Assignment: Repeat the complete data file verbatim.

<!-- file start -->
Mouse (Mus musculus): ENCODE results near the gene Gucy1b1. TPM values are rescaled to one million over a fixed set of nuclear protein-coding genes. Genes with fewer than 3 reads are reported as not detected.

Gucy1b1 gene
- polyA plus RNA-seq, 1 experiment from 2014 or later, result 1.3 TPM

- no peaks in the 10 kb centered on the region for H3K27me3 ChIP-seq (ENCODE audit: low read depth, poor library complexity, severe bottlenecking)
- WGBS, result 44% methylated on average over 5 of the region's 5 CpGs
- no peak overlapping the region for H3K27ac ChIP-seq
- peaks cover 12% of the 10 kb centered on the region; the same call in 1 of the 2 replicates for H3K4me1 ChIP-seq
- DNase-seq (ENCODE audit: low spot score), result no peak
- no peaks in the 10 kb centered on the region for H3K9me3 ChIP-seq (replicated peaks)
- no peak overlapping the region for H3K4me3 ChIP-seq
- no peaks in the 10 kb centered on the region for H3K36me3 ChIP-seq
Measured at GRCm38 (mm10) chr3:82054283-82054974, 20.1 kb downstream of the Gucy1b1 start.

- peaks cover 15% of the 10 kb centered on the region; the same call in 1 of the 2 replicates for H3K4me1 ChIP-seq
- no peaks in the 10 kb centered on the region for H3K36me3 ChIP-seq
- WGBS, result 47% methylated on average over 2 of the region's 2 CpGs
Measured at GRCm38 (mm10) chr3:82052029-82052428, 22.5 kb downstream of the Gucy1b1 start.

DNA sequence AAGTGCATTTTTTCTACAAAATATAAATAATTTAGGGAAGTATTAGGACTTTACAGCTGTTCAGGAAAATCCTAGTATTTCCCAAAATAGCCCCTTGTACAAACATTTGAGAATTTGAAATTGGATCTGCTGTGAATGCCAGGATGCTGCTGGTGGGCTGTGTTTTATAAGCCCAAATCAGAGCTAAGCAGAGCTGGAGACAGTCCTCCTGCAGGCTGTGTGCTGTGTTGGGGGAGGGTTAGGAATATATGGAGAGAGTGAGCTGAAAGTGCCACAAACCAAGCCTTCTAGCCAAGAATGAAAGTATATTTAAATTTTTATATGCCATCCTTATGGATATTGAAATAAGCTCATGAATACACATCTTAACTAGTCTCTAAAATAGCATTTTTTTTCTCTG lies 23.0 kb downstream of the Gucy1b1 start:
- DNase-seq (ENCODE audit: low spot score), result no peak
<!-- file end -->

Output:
Mouse (Mus musculus): ENCODE results near the gene Gucy1b1. TPM values are rescaled to one million over a fixed set of nuclear protein-coding genes. Genes with fewer than 3 reads are reported as not detected.

Gucy1b1 gene
- polyA plus RNA-seq, 1 experiment from 2014 or later, result 1.3 TPM

- no peaks in the 10 kb centered on the region for H3K27me3 ChIP-seq (ENCODE audit: low read depth, poor library complexity, severe bottlenecking)
- WGBS, result 44% methylated on average over 5 of the region's 5 CpGs
- no peak overlapping the region for H3K27ac ChIP-seq
- peaks cover 12% of the 10 kb centered on the region; the same call in 1 of the 2 replicates for H3K4me1 ChIP-seq
- DNase-seq (ENCODE audit: low spot score), result no peak
- no peaks in the 10 kb centered on the region for H3K9me3 ChIP-seq (replicated peaks)
- no peak overlapping the region for H3K4me3 ChIP-seq
- no peaks in the 10 kb centered on the region for H3K36me3 ChIP-seq
Measured at GRCm38 (mm10) chr3:82054283-82054974, 20.1 kb downstream of the Gucy1b1 start.

- peaks cover 15% of the 10 kb centered on the region; the same call in 1 of the 2 replicates for H3K4me1 ChIP-seq
- no peaks in the 10 kb centered on the region for H3K36me3 ChIP-seq
- WGBS, result 47% methylated on average over 2 of the region's 2 CpGs
Measured at GRCm38 (mm10) chr3:82052029-82052428, 22.5 kb downstream of the Gucy1b1 start.

DNA sequence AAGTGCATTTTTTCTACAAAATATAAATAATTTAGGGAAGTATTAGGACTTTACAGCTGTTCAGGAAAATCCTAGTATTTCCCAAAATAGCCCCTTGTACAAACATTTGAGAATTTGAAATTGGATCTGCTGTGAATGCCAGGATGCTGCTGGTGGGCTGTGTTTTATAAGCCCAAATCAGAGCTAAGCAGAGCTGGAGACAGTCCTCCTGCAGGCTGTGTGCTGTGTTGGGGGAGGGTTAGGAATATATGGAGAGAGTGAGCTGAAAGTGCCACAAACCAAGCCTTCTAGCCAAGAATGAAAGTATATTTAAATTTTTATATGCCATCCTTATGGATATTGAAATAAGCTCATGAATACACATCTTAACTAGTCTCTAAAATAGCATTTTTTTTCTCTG lies 23.0 kb downstream of the Gucy1b1 start:
- DNase-seq (ENCODE audit: low spot score), result no peak